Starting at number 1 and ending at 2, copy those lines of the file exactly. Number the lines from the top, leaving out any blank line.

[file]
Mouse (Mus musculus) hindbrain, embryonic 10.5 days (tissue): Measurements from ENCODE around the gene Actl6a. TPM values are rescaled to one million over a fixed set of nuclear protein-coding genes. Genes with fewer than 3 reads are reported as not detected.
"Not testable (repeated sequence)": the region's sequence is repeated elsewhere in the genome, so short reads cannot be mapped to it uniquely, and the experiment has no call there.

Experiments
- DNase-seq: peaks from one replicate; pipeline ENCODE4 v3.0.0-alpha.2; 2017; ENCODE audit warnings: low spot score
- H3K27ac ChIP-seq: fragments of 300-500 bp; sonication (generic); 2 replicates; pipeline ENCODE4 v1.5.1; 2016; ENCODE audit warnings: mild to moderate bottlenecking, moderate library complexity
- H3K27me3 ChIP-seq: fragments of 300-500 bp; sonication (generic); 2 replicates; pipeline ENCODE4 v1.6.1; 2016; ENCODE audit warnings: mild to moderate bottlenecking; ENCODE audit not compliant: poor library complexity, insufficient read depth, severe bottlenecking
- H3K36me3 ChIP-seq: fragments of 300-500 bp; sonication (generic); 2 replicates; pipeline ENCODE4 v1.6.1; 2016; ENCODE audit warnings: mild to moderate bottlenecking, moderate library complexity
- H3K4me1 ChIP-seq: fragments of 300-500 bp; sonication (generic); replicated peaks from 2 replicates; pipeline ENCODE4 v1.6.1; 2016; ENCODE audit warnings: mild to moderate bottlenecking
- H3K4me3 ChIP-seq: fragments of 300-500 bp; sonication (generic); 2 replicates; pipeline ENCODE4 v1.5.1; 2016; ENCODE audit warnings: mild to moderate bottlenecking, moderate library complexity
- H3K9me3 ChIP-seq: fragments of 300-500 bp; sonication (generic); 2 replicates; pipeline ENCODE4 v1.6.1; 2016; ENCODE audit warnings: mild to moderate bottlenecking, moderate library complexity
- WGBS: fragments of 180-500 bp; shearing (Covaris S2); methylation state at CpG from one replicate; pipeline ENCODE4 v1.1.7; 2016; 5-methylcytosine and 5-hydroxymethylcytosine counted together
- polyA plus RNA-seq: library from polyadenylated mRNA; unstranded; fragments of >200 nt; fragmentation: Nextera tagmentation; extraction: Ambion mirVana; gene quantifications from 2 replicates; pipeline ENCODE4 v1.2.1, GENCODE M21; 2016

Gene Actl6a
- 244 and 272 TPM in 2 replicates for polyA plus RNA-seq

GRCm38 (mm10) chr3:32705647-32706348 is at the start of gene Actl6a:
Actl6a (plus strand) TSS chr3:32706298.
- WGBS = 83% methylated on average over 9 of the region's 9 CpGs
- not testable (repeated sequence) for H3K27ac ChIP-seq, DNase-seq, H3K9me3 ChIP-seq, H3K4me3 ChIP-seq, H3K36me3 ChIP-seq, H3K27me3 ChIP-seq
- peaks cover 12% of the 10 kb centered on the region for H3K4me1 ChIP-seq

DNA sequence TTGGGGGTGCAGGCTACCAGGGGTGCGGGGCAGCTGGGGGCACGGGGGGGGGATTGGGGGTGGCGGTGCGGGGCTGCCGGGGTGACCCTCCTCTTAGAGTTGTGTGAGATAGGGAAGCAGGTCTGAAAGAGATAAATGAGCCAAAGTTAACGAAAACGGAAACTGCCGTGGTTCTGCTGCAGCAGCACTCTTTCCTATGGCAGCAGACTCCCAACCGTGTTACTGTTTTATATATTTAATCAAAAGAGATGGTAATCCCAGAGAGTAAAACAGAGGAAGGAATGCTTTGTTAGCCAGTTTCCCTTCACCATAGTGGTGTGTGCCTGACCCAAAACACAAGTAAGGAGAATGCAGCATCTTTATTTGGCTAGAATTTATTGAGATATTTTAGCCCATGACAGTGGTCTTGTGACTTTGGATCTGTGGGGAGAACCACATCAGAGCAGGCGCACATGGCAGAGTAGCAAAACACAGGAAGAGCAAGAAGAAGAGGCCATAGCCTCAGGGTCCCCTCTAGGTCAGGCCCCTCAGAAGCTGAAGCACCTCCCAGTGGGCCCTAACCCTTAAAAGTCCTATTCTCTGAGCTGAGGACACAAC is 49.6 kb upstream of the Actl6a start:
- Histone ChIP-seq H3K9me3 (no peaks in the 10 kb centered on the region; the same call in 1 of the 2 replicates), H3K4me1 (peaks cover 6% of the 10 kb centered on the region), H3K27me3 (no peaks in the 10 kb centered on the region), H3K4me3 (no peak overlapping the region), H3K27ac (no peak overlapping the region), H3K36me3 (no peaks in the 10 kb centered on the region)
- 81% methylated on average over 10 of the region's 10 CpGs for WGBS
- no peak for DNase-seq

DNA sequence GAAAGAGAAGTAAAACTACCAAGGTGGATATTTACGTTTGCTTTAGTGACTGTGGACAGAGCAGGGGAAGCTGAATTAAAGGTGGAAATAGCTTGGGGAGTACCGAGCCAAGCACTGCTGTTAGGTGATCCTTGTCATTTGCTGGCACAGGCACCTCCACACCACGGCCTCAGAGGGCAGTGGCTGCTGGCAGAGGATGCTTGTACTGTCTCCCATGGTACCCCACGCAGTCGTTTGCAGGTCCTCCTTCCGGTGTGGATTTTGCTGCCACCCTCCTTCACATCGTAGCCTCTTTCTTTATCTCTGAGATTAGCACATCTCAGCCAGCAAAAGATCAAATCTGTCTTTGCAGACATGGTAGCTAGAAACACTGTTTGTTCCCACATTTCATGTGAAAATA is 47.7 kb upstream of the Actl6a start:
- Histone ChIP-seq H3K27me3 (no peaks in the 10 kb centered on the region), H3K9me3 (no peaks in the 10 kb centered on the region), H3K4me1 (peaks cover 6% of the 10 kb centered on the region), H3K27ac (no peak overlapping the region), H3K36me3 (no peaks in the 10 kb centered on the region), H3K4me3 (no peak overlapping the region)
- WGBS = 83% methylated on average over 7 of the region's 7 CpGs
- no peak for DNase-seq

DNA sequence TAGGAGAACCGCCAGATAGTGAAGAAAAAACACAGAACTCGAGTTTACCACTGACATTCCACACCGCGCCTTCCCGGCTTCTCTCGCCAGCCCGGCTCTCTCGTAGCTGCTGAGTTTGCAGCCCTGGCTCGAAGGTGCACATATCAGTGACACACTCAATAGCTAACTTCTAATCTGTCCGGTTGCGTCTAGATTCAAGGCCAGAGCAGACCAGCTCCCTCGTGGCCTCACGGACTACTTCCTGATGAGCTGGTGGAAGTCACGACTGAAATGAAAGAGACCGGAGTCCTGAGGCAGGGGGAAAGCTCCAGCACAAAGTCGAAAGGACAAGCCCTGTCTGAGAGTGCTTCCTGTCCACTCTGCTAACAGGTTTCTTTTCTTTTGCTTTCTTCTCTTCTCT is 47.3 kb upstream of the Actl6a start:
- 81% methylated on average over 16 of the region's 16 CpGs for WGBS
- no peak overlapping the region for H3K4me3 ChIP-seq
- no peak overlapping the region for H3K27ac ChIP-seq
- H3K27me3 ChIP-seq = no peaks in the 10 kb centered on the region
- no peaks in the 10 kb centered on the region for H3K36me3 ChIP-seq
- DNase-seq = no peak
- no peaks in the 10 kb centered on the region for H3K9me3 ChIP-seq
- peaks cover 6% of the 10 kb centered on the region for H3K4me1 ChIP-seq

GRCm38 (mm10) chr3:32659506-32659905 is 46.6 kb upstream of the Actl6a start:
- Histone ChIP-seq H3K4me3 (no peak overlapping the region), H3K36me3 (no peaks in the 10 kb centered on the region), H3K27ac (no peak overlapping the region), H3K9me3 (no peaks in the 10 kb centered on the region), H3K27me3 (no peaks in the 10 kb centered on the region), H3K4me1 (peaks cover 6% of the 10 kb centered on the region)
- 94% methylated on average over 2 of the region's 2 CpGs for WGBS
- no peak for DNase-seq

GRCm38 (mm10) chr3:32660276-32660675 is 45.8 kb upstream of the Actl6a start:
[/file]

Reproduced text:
Mouse (Mus musculus) hindbrain, embryonic 10.5 days (tissue): Measurements from ENCODE around the gene Actl6a. TPM values are rescaled to one million over a fixed set of nuclear protein-coding genes. Genes with fewer than 3 reads are reported as not detected.
"Not testable (repeated sequence)": the region's sequence is repeated elsewhere in the genome, so short reads cannot be mapped to it uniquely, and the experiment has no call there.